Lots to handle in my first season on the Washington Huskies football beat, but one of the biggest but most pleasant surprises to come my way was being awarded a vote for the 2009 Heisman Trophy vote.
Don Borst, an ex-TNT sportswriter, is the regional assigner for Heisman tallies. I know colleague John McGrath has a vote, as do Bob Condotta and Bud Withers, of the Seattle Times.
Here is how my vote went at the deadline Monday:
1, Toby Gerhart, RB, Stanford2, Mark Ingram, RB, Alabama3, Golden Tate, WR, Notre Dame
To be honest, most of the season, I had Florida's Tim Tebow at the top of my ballot, even though admittedly he was not having his best year statistically. I put a lot of value in a player helping his team win games.
But the SEC title game swayed me more than any other contest this season.
I took Tebow off the ballot, and put Ingram in the top-three. I never really considered him at No. 1.
The remaining two – Gerhart and Tate – have been on my ballot pretty much the entire season. And for one big reason, I saw them play in person.
His production – a nation-best 1,736 yards and 26 touchdowns – has been astounding considering he's been the focal point of every defense, whether in the Pacific-10 Conference or not.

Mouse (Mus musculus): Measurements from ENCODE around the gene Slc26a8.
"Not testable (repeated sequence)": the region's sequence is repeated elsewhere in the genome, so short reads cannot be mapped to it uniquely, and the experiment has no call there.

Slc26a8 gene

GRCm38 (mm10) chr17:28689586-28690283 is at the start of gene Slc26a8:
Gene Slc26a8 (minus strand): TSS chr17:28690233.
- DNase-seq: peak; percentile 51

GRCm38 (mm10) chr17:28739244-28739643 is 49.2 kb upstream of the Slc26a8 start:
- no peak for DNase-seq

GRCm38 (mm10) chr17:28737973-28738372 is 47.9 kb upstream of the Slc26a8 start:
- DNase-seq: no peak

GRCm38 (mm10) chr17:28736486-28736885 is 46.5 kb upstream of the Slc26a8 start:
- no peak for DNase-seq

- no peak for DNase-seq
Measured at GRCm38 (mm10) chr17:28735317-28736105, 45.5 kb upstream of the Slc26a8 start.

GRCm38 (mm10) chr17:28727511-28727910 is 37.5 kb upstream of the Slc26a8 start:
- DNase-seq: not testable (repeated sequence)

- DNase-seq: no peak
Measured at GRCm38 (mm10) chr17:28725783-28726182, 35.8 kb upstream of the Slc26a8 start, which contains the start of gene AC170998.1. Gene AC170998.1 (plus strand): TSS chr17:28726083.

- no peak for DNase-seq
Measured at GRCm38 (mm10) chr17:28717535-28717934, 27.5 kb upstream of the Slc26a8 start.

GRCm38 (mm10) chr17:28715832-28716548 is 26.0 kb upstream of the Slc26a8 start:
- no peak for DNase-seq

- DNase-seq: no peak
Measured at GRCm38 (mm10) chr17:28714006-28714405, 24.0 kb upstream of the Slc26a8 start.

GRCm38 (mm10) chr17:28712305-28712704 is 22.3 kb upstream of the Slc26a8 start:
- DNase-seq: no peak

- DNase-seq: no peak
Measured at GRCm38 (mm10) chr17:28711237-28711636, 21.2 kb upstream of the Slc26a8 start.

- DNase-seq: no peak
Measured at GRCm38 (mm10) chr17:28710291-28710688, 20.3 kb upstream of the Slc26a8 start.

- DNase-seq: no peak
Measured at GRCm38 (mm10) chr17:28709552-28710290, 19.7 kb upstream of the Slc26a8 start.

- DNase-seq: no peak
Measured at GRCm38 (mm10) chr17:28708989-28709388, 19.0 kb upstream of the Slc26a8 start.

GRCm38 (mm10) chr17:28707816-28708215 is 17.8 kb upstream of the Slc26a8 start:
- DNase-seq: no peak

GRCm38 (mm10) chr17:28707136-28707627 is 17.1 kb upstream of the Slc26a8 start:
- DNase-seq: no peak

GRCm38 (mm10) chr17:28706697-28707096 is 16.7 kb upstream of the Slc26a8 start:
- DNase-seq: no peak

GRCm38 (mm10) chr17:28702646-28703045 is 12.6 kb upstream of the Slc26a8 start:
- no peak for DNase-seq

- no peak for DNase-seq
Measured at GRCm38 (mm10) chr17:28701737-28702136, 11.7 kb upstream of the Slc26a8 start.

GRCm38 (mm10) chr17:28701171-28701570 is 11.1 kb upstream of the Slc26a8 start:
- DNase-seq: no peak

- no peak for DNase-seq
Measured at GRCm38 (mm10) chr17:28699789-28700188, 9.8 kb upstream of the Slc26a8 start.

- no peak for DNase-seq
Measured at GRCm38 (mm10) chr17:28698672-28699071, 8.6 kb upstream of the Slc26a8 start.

His worst game was an 82-yard outing at Wake Forest, which was also the only game he did not score a TD.
Against the UW, Gerhart went for 200 yards – one of three 200-yard games in 2009.
Consistency and durability, and his ability to dole out the punishment were deciding factors, as was Stanford's big jump in wins, including victories over USC and Oregon.
Simply put, Gerhart was the best player, but the most exciting, impressive athlete I saw play live all season was Tate. And it wasn't even close.
93 catches, 1,496 yards, 15 TDs. He added 186 rushing yards out of the "Wildcat" offense. He returned a kickoff for a score, too.
Nobody from the UW could handle him – a career-high 244 receiving yards, which was a Notre Dame record. He had nine receptions, including a 77-yard TD catch and rumble in which he navigated through, over and past every Husky defender on the field.
I was surprised he wasn't named a Heisman finalist for this weekend's ceremony in New York.